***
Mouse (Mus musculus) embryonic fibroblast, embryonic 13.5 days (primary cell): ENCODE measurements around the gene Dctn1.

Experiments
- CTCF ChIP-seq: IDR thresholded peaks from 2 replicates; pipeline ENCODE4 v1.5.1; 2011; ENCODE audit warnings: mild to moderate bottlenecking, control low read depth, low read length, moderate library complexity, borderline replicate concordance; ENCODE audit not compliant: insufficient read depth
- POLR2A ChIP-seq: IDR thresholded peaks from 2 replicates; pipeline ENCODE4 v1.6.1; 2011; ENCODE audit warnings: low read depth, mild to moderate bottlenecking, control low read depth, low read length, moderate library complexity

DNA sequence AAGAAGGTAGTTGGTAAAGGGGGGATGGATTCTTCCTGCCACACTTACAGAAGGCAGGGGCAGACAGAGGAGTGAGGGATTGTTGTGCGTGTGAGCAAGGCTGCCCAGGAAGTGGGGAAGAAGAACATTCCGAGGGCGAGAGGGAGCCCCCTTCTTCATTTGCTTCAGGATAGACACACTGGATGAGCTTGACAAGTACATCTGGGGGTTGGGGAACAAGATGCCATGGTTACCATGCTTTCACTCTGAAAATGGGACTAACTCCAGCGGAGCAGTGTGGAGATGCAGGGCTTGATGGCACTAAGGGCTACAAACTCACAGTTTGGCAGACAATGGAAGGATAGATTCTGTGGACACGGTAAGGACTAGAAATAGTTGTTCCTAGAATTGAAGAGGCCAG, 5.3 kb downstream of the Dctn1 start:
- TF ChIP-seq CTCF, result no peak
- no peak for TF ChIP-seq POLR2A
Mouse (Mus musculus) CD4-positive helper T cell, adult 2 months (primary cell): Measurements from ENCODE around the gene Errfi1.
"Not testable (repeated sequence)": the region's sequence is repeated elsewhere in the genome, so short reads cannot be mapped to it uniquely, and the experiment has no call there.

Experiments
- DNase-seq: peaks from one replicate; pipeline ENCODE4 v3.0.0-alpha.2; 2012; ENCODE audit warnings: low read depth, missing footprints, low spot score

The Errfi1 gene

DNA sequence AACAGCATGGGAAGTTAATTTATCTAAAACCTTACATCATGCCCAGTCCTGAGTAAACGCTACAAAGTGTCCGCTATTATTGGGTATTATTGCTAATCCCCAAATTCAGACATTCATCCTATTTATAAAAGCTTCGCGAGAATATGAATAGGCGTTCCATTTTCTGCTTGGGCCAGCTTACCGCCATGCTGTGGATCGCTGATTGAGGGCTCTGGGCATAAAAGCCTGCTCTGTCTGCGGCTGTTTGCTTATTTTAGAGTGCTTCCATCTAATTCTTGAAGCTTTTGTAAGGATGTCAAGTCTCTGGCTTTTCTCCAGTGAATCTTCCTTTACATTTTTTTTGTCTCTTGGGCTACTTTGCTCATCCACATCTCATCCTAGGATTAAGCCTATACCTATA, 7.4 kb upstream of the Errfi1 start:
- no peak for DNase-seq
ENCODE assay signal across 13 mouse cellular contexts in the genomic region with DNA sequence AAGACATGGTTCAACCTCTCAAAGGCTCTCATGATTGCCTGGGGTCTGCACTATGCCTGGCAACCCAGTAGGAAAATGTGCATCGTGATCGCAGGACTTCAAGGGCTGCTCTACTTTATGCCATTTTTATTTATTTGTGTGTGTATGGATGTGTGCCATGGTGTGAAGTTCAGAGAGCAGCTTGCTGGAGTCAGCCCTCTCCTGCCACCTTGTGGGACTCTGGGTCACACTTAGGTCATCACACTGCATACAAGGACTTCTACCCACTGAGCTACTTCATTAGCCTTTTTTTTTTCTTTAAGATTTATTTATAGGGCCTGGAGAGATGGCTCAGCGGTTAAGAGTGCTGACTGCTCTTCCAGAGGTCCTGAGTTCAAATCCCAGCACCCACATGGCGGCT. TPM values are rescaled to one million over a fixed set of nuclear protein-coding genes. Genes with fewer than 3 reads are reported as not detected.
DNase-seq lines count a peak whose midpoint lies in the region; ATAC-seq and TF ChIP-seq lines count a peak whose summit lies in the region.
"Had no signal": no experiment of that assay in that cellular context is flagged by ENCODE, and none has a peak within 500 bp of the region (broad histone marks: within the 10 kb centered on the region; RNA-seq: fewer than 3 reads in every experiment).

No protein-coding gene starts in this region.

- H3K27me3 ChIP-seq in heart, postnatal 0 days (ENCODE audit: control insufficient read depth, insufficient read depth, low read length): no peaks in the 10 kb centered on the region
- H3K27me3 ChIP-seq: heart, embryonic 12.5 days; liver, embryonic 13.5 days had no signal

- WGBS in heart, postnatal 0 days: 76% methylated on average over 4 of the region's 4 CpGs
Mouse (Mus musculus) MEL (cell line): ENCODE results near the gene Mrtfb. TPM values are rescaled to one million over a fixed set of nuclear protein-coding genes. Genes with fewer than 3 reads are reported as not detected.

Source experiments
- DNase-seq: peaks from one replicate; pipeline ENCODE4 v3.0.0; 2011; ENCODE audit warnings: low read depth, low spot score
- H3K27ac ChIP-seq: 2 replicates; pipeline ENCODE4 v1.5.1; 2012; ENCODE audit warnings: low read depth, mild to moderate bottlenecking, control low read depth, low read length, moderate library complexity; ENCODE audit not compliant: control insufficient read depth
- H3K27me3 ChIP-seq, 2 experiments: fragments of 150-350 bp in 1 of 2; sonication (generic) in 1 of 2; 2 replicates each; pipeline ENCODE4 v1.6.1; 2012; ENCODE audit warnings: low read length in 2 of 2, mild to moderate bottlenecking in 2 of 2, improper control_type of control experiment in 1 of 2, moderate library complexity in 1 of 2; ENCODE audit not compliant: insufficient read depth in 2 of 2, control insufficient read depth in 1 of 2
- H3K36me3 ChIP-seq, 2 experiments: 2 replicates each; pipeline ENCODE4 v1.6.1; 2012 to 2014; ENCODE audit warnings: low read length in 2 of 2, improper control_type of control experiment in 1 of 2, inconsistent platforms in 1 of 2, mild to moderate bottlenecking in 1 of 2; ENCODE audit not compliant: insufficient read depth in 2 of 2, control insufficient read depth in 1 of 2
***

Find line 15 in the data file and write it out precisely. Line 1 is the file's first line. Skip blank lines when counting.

ENCODE assay signal across 13 mouse cellular contexts in the genomic region with DNA sequence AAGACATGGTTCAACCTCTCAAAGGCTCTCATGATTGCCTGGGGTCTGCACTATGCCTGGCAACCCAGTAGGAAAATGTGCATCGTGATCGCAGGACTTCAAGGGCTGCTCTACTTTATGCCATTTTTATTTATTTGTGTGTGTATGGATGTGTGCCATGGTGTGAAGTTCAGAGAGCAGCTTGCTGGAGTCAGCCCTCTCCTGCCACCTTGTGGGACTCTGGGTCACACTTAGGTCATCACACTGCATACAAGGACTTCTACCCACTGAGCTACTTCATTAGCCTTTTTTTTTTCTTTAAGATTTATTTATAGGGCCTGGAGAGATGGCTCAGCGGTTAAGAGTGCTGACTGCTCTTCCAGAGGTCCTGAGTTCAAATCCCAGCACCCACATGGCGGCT. TPM values are rescaled to one million over a fixed set of nuclear protein-coding genes. Genes with fewer than 3 reads are reported as not detected.